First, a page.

foregoing narrative without any fubdivifion. 

Never was Pity's femblance, or Love's hue, 

So wondroufly in face of lady mown, 

That tenderly gave ear to forrow's moan, 

Or look'd on woful eyes, as mows in you. 
What time my forrow-ftricken cheek you view 

Grow pale before you, to my mind you bring 

So fad remembrance of a certain thing, 

I ftrongly fear my heart will rend in two. 
I cannot choofe but that my wafted eyes 

Should gaze on you again, and yet again, 

So longingly they yearn to vent their grief : 
And you increafe their wifh for fuch relief, 

So that they pine away with longings vain, 

For in your prefence not a tear will rife. 

The fight of this lady had fuch an effecT: upon me, that 
my eyes began to delight too much in beholding her, 
wherefore was I ofttime inwardly difquieted, and regarded 
myfelf with fomewhat of contempt ; and ever and anon 
I curfed the ficklenefs of my eyes, faying to them in my 
thought, " You were wont aforetime to bring tears to 
the eyes of all who witnelTed your woful ftate ; yet now 
it feems as though you would forget your mifery becaufe 
of that lady who looks at you, yet does fo only in forrow- 
ful remembrance of that glorious being, for whom you are 
wont to mourn. But do your uttermoft, I care not j for 
ever and anon will recall I her to your remembrance, 
accurfed eyes, which never, fave in death, mould have with- 
held the tribute of your tears !" And when I had thus 


inwardly addrefled my eyes, ftraightway I was aflailed by 
fighs, profoundly deep and full of anguifh j and in order 
that this conflict within me might not remain unknown, 
fave to the wretched man who felt it, I refolved to com- 
pofe a fonnet which mould exprefs my pitiable ftate, and 
I wrote that beginning — " The bitter tears." 

This fonnet has two parts. In the firji I fpeak to my eyes, 
in the fame Jirain in which my heart had fpoken within me ; 
in the fecond I remove an obfcurity, by Jhowing who it is that 
fpeaks, and this part begins at — " So fpeaks my heart." 
Many more fubdivijions might be made, but thefe are rendered 
unnecejfary by the explanations already given. 

The bitter tears which you, poor eyes, have wept, 
For now this many a day, as you have feen, 
Have tears of pity drawn from others' eyne. 
Mefeems as now in you the memory flept, 

Or fain would fleep, of her, — if I deceived,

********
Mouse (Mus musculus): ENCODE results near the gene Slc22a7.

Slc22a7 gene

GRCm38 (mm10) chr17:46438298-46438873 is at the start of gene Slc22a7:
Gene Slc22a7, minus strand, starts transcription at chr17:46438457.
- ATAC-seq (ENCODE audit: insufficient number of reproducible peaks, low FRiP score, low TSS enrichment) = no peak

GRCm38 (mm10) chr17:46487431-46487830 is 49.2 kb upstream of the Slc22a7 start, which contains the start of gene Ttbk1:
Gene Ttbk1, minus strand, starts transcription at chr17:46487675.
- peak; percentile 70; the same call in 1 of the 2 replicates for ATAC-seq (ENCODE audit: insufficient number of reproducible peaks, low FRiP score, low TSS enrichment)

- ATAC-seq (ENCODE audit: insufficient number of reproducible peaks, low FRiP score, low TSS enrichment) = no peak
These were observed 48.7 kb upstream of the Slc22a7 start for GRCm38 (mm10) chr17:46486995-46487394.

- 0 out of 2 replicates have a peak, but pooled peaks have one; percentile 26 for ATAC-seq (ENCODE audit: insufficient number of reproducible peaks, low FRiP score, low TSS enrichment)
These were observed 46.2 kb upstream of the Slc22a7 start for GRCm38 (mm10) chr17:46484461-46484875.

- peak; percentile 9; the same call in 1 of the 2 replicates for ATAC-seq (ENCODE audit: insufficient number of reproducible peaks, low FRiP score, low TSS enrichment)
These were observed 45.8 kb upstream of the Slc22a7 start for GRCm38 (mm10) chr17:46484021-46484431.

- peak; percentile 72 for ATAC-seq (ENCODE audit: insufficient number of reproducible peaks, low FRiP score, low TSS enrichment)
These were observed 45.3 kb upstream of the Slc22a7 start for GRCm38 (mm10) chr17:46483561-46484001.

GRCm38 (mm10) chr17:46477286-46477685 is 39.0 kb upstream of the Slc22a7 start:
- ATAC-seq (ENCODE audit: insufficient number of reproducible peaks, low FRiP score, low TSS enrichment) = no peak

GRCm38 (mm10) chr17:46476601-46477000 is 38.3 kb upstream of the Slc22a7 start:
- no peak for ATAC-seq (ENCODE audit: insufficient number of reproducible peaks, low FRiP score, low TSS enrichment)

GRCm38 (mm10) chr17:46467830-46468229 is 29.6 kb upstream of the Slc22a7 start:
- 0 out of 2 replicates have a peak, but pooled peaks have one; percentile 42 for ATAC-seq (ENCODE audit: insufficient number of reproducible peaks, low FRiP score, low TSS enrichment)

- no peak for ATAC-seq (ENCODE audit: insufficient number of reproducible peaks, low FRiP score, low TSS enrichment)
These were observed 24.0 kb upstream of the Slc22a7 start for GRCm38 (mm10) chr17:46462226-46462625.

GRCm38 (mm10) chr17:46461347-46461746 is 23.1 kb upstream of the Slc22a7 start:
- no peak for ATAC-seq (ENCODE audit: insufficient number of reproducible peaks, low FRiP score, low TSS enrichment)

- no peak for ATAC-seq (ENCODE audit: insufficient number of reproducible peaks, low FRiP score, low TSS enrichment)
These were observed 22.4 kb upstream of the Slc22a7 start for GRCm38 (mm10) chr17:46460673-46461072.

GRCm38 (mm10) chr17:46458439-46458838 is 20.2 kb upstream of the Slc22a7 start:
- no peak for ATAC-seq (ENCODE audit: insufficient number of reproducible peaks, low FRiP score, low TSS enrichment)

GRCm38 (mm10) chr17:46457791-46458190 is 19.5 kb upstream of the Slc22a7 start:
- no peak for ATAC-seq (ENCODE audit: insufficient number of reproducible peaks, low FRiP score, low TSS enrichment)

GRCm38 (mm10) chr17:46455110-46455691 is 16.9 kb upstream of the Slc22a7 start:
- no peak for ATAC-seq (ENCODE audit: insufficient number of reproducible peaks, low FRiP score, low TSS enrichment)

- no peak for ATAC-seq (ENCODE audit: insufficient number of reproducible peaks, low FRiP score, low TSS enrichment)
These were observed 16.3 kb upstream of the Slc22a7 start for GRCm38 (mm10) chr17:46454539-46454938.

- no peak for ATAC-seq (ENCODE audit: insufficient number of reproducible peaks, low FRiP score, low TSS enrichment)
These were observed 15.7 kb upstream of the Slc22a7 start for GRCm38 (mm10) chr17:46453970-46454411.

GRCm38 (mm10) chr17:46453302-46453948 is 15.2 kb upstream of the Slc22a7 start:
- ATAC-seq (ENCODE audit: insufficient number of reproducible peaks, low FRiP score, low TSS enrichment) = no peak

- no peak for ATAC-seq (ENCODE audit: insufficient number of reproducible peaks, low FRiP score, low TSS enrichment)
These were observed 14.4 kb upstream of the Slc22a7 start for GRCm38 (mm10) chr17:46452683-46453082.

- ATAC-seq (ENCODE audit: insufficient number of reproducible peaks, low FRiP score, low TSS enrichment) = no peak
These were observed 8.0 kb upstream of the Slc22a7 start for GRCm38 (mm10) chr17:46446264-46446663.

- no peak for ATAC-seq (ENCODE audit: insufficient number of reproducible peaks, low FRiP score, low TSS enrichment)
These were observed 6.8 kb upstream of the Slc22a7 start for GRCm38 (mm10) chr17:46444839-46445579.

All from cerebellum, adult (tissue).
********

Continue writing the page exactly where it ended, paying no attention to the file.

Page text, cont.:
So traitor like, the faith to which I fwore, 
And ceafed not to difturb you evermore, 
Remembering you of her, for whom you grieved. 

Fickle ye are, and vain, which works me care, 
And gives me fuch alarm, I greatly dread 
The earneft gazing of a lady's eyes. 

" Except in death, and its oblivion, ne'er 
Should you forget your lady, who is dead ! " 
So fpeaks my heart to me, and then it fighs. 

The fight of this lady fo entirely changed me, that my 
thoughts often dwelt upon her too fondly ; and I mufed 
about her thus : — " This is a lady, noble, lovely, young, 
and fage, and it may be that Love has thrown her in my 


way as the means of reftoring tranquillity to my life." 
And frequently my thoughts took a more affectionate 
turn, fo much fo, that my heart lent its fan£Uon to the 
dictates of my underftanding. But when my heart had 
done fo, reafon, on further thoughts, refumed its maftery 
within me, and I faid within myfelf, " Alas ! what thought 
is this that feeks to comfort me in fo vile a fort, and 
fcarcely leaves me power to think of anything befide ? " 
Then came another thought, and faid, " Thou, who through 
Love haft been in fuch heavy tribulation, why keepeft 
thou not aloof from what is fo fraught with bitternefs ? 
Thou feeft it is an infpiration which kindles within thee 
the defires of Love, and emanates from nothing lefs fair than 
the eyes of that lady who has teftified fuch pity for thy 
ftate." After I had in this wife frequently difputed 
within myfelf, I felt a defire to write fomething upon the 
fubjedr. ; and as in the foregoing conflict the thoughts which 
pleaded for that lady had been victorious, I deemed it 
meet to addrefs my lines to her, and I compofed this fon- 
net, which begins — " Lady, a gentle thought ;" and I ufed 
the epithet " gentle," as having reference to that gentle 
lady, otherwife its ufe would be moft villanous. 

/ divide this fonnet into two parts, to correfpond with the 
divijion of my thoughts into two. The one part I call " heart," 
that is, defire; the other "foul" that is, reafon', and I fet 
forth how the one fpeaks to the other. And that it is right 
to call defire " heart" and reafon "foul" is plain enough to thofe 
to whom I care it fhould be fo. True it is, that in the preceding 
fonnet I fet the heart in oppofition to the eyes, which feems to 


run counter to what I fay in the prefent one ; and, therefore, 
1 fay that in that fonnet, alfo, by heart I mean defer e, feeing 
that I longed more to dwell upon the remembrance of that 
mojl gentle lady mine than to fee this other, albeit I was not alto- 
gether indifferent to her either ; whence it follows that what 
is fpoken in the one cafe is not inconfiflent with what was 
fpoken in the other. This fonnet has three parts. In the 
firji I fct out by telling this lady hoiv all my defires incline 
towards her ; in the fecond I fay how my foul, that is, my 
reafon, fpeaks to my heart, that is, my defire ; in the third I